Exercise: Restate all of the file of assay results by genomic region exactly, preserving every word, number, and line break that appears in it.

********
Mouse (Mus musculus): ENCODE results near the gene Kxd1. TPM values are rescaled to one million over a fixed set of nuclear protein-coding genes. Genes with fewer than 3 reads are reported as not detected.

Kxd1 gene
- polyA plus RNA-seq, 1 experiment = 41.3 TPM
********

Mouse (Mus musculus): ENCODE results near the gene Kxd1. TPM values are rescaled to one million over a fixed set of nuclear protein-coding genes. Genes with fewer than 3 reads are reported as not detected.

Kxd1 gene
- polyA plus RNA-seq, 1 experiment = 41.3 TPM